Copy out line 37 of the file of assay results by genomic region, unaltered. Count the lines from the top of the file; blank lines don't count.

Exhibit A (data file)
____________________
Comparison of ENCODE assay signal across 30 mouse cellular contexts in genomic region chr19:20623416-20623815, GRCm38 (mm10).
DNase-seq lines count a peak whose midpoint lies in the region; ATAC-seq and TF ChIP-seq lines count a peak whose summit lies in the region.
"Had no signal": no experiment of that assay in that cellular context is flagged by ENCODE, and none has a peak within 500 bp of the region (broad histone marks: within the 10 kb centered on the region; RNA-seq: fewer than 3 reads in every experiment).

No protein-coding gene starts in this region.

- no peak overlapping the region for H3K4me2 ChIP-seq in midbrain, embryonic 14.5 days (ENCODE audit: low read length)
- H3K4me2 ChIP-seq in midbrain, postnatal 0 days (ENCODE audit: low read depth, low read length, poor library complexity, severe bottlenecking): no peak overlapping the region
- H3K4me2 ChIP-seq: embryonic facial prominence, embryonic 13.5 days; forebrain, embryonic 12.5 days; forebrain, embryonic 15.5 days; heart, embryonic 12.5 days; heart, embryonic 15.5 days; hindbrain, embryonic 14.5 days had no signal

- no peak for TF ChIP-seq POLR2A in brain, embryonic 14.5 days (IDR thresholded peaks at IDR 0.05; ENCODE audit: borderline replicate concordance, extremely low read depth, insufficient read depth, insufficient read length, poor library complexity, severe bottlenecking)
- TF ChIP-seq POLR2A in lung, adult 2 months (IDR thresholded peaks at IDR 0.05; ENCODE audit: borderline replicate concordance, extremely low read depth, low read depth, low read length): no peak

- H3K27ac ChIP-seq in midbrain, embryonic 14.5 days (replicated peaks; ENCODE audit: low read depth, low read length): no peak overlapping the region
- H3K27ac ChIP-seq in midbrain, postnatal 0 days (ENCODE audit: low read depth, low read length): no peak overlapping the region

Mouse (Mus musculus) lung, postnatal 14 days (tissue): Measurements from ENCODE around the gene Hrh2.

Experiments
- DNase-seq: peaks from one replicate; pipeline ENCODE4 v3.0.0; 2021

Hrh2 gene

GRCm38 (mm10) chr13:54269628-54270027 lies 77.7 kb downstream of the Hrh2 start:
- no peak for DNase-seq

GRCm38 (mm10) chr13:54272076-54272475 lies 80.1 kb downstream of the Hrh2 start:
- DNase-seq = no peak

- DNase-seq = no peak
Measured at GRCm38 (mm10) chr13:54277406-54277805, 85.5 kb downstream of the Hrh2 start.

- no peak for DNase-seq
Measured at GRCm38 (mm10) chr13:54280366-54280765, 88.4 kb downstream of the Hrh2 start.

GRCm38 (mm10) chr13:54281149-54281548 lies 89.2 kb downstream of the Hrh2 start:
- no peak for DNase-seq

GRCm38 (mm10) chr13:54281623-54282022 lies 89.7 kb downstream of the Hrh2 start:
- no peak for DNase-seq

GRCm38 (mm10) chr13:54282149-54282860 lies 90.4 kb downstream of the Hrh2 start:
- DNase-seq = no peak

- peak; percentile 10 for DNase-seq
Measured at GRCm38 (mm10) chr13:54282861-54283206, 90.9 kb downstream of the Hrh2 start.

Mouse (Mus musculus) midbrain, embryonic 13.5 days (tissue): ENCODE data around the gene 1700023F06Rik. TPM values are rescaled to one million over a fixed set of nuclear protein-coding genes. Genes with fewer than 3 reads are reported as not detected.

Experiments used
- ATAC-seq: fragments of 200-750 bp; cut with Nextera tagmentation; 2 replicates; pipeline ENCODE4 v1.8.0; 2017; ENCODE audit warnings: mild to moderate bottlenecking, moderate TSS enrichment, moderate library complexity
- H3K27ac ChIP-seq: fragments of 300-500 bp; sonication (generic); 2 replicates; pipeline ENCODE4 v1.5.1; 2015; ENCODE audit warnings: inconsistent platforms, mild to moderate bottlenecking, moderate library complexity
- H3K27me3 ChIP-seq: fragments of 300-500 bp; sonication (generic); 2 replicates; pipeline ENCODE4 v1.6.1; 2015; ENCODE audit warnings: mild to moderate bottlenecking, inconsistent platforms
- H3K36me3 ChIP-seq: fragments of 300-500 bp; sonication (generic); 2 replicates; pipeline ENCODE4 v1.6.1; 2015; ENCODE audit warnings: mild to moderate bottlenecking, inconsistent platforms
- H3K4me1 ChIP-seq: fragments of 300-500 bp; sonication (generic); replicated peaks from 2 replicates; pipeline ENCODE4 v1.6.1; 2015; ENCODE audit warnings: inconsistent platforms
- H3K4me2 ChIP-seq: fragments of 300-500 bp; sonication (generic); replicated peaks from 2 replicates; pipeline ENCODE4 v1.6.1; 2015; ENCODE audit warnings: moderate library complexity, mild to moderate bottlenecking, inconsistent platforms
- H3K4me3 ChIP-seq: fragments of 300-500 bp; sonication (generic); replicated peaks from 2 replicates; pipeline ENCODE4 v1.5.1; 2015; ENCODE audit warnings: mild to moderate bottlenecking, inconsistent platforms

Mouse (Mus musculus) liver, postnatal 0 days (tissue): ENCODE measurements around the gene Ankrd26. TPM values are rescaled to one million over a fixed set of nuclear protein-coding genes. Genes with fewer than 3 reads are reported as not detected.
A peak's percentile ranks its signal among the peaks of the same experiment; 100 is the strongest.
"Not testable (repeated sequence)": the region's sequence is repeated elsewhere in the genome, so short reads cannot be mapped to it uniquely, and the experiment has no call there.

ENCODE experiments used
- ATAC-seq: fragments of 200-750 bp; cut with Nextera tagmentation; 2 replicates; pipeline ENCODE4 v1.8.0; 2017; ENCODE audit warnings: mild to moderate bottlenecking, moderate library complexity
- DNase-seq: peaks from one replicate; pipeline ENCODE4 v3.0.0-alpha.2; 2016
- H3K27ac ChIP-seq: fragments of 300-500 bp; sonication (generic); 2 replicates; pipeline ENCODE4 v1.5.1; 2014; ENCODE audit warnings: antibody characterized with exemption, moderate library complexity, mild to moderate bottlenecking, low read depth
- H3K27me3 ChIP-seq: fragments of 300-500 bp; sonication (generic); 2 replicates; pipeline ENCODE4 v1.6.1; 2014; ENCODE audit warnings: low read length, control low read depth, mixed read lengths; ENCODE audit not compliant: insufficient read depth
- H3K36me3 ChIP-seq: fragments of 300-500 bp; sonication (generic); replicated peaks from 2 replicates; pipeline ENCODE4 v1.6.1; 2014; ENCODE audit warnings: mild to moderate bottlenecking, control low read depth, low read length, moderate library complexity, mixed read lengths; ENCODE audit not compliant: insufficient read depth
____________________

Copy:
- H3K36me3 ChIP-seq: fragments of 300-500 bp; sonication (generic); 2 replicates; pipeline ENCODE4 v1.6.1; 2015; ENCODE audit warnings: mild to moderate bottlenecking, inconsistent platforms